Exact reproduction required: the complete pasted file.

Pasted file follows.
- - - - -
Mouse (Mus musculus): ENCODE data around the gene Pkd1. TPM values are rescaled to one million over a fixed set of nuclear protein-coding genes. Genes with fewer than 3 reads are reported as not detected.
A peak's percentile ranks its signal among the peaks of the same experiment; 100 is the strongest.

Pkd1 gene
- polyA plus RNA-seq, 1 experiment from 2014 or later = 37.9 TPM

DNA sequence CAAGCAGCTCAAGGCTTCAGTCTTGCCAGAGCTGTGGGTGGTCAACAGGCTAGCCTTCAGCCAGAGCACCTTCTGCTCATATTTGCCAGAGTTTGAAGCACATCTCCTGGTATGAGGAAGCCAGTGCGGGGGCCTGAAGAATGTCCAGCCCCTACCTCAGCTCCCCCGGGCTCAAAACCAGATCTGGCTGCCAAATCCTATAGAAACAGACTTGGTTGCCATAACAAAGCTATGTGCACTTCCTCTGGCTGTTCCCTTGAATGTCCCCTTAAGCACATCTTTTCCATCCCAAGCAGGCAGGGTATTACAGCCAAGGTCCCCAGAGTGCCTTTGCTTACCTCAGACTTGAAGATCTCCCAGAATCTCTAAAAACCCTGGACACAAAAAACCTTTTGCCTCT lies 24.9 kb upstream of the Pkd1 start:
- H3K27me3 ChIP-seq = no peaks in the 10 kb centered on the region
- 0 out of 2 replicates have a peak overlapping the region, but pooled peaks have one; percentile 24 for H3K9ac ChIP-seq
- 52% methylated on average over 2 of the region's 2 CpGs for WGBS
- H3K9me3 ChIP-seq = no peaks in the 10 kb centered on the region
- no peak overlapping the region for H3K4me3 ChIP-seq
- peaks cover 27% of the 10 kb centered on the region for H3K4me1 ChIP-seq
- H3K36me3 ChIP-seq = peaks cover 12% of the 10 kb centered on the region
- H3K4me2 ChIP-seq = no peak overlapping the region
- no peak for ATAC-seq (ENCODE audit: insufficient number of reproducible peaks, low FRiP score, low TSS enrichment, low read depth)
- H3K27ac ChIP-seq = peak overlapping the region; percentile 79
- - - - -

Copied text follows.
Mouse (Mus musculus): ENCODE data around the gene Pkd1. TPM values are rescaled to one million over a fixed set of nuclear protein-coding genes. Genes with fewer than 3 reads are reported as not detected.
A peak's percentile ranks its signal among the peaks of the same experiment; 100 is the strongest.

Pkd1 gene
- polyA plus RNA-seq, 1 experiment from 2014 or later = 37.9 TPM

DNA sequence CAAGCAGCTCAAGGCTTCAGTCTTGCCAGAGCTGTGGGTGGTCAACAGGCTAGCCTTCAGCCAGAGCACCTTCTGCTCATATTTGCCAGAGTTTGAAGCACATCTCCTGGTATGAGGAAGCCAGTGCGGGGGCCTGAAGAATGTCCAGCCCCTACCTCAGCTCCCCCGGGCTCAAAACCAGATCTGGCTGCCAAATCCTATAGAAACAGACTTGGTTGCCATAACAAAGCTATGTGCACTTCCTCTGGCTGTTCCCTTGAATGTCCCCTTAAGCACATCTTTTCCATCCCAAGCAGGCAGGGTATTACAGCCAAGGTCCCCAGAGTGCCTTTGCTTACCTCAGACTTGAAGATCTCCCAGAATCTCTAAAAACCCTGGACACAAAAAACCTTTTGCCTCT lies 24.9 kb upstream of the Pkd1 start:
- H3K27me3 ChIP-seq = no peaks in the 10 kb centered on the region
- 0 out of 2 replicates have a peak overlapping the region, but pooled peaks have one; percentile 24 for H3K9ac ChIP-seq
- 52% methylated on average over 2 of the region's 2 CpGs for WGBS
- H3K9me3 ChIP-seq = no peaks in the 10 kb centered on the region
- no peak overlapping the region for H3K4me3 ChIP-seq
- peaks cover 27% of the 10 kb centered on the region for H3K4me1 ChIP-seq
- H3K36me3 ChIP-seq = peaks cover 12% of the 10 kb centered on the region
- H3K4me2 ChIP-seq = no peak overlapping the region
- no peak for ATAC-seq (ENCODE audit: insufficient number of reproducible peaks, low FRiP score, low TSS enrichment, low read depth)
- H3K27ac ChIP-seq = peak overlapping the region; percentile 79